By Mark Behan – March 28, 2013
Moments into his high school hockey debut, then-Haverhill High freshman Brian Ward wasted little time scoring his first goal. The goal brought the Hillies’ student-body section to its feet in celebration. And soon a boisterous chant reverberated throughout Haverhill’s Veterans Memorial Rink.
‘He’s a freshman!’ ‘He’s a freshman!’ ‘He’s a freshman!’
Yes, the precocious 14-year-old Ward had arrived.
But Ward’s journey from dazzling debut to today has been a circuitous one – chockfull of 12-hour bus rides, a stint in college, three years of prep school, and the unwavering dream to play in the National Hockey League.
Ward is wrapping up the season with the Tri-City Storm of the United States Hockey League (USHL) in Kearney, Nebraska. The 21-year-old center has spent the better part of three years with Tri-City and, as team captain, is enjoying his best season to date. Ward currently has a 13-game point (goal or assist) streak and has registered a point in 24 of 25 games.
“I am playing pretty well and have had a good season,” said Ward, noting the Storm (22-29-7) has suffered an injury-plagued season and will not qualify for the playoffs. “It gets easier being my third year. I am playing with some good players and getting more playing time.”
In addition, Brian, son of Robert and Mary Ward of Haverhill, committed to attend St. Lawrence University in Canton, NY, next fall.
Ward said one of the main reasons he chose St. Lawrence – where hockey is the only Division 1 sport contested – is the opportunity to skate for Coach Greg Carvel.
“He has a very good reputation. He showed a lot of interest in me. I knew they really wanted me,” said Ward of Carvel, who coached in the NHL. “He has a clear-cut plan of where he sees me playing.”
After that memorable opening game six years ago, Ward enjoyed a fabulous freshman campaign. He led the Hillies in scoring, earned Merrimack Valley All-Conference honors, and was named team MVP.
Ward’s Haverhill High career, though, was short-lived as he transferred after his freshman year to Governor’s Academy in Byfield, MA.
At Governor’s, Ward blossomed and began garnering national attention, leading the team in goals and being named its MVP in 2010.
Ranked as high as No. 91 by NHL Central Scouting, Ward was not only a prolific scorer but at 6-foot-1, 195 pounds, he was also an adept player of rough-and-tumble style hockey when necessary. In August of 2009 – before the start of his junior year – Ward committed to attend DartmouthCollege.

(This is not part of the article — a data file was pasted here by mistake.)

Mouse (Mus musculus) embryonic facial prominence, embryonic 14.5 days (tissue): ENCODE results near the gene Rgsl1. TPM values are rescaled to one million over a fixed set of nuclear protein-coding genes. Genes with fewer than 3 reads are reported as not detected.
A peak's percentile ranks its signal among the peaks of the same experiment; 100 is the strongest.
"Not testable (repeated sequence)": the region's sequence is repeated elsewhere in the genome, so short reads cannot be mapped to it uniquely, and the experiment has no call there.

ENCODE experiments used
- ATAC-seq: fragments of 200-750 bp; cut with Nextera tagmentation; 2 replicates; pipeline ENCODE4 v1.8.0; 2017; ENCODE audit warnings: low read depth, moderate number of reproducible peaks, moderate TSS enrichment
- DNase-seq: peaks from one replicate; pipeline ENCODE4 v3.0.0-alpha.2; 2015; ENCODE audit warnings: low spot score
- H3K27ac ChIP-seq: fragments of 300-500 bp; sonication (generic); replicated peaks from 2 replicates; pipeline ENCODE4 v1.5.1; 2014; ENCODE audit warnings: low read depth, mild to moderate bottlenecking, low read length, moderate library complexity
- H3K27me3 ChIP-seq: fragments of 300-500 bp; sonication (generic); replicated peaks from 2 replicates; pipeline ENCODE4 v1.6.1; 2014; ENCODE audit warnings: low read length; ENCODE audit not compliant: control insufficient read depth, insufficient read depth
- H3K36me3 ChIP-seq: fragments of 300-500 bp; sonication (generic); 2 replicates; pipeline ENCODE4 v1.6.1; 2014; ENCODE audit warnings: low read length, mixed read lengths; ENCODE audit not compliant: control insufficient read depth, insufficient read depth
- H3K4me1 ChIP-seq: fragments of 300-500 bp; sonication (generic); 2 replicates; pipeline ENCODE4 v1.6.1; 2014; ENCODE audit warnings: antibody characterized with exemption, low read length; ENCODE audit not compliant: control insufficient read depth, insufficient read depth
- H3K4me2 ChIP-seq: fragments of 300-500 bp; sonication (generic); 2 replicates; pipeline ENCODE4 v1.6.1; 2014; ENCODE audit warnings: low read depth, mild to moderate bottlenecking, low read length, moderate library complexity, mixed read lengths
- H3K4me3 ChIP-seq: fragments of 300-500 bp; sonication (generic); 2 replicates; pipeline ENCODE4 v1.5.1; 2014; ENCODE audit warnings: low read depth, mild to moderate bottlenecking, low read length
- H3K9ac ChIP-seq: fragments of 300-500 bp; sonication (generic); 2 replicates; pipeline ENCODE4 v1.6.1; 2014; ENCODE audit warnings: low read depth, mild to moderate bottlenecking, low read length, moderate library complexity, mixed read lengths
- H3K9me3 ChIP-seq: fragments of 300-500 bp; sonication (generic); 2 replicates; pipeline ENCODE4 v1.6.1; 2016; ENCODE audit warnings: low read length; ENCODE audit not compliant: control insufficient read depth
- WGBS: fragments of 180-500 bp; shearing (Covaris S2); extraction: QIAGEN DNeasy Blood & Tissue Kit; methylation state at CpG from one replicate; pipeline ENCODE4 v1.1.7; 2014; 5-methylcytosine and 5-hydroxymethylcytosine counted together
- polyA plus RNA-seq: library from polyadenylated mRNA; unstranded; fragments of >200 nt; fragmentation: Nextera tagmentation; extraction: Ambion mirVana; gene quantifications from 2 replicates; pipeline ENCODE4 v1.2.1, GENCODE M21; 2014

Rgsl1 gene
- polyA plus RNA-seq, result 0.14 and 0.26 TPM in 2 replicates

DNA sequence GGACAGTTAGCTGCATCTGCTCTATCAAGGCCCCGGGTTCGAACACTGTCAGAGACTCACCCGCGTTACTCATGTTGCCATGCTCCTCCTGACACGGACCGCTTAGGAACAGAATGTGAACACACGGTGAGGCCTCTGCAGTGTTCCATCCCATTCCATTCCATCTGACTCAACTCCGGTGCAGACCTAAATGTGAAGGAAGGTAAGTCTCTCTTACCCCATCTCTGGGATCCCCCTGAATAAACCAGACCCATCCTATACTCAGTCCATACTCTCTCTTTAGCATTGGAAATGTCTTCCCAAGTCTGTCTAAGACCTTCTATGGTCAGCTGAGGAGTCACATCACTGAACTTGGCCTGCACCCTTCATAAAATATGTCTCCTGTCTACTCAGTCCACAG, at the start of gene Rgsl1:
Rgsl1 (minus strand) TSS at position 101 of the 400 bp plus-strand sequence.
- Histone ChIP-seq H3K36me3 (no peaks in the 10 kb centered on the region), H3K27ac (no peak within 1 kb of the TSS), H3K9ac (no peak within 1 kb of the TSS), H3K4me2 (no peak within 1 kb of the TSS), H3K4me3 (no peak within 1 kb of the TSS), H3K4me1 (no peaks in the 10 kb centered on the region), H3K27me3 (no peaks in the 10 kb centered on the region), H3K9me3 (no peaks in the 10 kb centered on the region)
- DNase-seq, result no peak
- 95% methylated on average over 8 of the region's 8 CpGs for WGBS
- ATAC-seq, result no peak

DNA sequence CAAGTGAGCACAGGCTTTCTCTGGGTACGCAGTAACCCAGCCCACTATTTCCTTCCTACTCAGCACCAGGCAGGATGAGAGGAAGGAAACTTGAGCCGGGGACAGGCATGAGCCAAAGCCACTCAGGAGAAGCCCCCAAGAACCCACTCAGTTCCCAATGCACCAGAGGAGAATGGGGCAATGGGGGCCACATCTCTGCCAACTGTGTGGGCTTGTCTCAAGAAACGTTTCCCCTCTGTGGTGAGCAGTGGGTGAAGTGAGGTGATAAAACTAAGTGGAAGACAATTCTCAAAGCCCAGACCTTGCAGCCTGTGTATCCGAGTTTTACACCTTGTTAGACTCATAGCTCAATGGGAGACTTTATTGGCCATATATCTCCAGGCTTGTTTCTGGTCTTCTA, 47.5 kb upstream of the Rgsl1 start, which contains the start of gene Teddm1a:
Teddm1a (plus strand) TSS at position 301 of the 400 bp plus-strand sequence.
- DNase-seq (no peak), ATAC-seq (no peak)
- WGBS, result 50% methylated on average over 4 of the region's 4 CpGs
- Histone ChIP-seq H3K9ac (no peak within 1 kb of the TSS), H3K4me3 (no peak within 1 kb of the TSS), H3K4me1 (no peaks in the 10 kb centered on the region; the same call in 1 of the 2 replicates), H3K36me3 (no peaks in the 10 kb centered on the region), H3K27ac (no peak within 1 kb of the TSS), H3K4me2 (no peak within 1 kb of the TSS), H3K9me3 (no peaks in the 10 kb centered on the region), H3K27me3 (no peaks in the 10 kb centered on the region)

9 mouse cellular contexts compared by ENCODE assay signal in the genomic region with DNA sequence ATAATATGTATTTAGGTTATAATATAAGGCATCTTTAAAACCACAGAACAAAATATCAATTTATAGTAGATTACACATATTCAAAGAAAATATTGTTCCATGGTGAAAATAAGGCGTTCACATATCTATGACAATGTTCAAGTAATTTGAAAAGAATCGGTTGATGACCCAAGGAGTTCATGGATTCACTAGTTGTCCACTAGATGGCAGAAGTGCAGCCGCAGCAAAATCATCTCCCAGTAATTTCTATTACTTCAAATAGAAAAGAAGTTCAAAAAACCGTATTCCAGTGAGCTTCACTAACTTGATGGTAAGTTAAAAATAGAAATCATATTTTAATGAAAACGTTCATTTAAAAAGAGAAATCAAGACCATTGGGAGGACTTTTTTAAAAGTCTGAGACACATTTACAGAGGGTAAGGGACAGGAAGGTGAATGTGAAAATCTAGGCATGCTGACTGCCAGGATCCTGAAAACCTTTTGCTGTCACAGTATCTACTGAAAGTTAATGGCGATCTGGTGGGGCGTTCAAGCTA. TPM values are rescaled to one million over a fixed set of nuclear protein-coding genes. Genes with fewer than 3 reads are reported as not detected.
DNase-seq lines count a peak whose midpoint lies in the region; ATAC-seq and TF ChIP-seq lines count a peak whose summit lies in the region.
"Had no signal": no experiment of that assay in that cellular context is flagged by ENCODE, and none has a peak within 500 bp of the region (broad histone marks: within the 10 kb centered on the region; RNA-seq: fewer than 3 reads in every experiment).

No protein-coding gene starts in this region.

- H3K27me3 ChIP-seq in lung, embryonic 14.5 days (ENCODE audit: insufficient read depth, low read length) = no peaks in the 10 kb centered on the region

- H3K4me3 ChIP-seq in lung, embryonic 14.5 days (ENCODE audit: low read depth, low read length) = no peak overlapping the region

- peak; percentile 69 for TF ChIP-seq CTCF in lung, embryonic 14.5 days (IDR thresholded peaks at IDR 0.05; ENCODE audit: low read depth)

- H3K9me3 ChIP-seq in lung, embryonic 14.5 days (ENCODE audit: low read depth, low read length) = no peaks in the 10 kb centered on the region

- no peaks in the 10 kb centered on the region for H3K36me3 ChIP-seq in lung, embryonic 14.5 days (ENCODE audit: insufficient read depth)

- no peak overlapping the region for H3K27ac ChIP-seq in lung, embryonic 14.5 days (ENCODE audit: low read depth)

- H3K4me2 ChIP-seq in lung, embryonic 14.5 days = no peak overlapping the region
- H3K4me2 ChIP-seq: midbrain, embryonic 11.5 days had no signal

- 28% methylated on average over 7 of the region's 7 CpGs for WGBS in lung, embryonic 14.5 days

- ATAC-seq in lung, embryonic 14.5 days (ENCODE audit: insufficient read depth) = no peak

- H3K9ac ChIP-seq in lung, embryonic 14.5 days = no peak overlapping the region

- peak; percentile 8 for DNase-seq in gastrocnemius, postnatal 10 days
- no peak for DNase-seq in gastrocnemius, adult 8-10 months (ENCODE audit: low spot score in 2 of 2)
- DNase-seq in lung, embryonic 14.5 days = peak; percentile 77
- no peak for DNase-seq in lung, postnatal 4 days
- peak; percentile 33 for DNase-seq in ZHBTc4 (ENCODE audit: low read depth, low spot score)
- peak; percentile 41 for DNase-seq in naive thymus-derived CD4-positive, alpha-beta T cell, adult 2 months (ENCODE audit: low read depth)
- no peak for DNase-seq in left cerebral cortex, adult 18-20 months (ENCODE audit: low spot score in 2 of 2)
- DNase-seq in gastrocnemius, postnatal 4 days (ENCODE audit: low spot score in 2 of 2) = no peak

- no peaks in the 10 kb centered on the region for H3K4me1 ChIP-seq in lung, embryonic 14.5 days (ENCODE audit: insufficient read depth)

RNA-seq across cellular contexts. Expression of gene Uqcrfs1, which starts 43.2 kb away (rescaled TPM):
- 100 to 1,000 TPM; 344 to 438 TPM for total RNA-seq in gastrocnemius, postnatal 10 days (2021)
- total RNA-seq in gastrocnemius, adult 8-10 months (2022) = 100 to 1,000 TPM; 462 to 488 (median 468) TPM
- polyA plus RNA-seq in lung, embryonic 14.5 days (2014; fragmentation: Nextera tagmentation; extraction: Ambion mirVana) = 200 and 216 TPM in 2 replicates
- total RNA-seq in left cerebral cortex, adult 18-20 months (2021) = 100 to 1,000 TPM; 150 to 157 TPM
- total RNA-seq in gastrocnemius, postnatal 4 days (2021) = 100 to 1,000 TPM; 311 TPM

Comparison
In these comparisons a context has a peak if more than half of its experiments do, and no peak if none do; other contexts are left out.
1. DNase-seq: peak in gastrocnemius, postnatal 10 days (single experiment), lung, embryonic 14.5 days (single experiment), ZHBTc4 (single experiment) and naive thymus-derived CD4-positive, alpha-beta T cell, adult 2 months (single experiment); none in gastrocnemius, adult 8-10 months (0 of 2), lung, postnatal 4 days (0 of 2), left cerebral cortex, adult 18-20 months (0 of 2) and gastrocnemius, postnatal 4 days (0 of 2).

Before entering Dartmouth, Ward played a year for Tri-City. It is common for Division 1 players to skate in a junior hockey league before attending college. The Storm plays a 64-game schedule and attracts from 3,000 to 4,000 fans per game. “Road” games are indeed on the road with Tri-City’s closest opponent being a two-hour bus trip from Kearney. Twelve-hour bus trips are not uncommon. Off ice, Ward has lived with the same host family since arriving in Nebraska. And on ice, the competition is top-flight.
“It’s a big step up from prep school, with the skill and the maturity of the players,” said Ward, who netted nine goals with six assists in his first year (2010-11). “The league gets a lot of the best kids in the country. Almost everyone playing will go to a Division 1 college.”
After one year with Tri-City, Ward appeared poised to play at Dartmouth. But during the summer before he started classes, Ward injured his back while working. The injury lingered into the fall, and Ward was not healthy enough to play. When he did return, Ward practiced with the Big Green but did not participate in any games. After one semester in Hanover, he made the difficult decision to leave Dartmouth and return to play with Tri-City.
The situation at Dartmouth was frustrating, said Ward, but he laced up his skates for the Storm, played in the final 25 games of 2011-12 and recorded 16 points.
His offensive prowess continued this season. In 39 games, Ward has piled up 22 goals and 29 assists – by far the most points he has totaled in nearly three years.
While his first foray into college hockey did not go as planned, Ward is excited about St. Lawrence.
“I fell in love with the school,” said Ward, who will enter college as a sophomore with three years of hockey eligibility. “I hope to play center. The team is losing its high scorer and is looking to replace him.”
From Haverhill High freshman to Storm captain to soon-to-be St. Lawrence sophomore, Ward’s journey has been long and arduous. But the dream remains.
“I want to make the NHL, 100 % that’s my dream,” said Ward. “If that wasn’t the goal, then I wouldn’t have left one of the best schools in the country.”
Mark Behan may be reached at email@example.com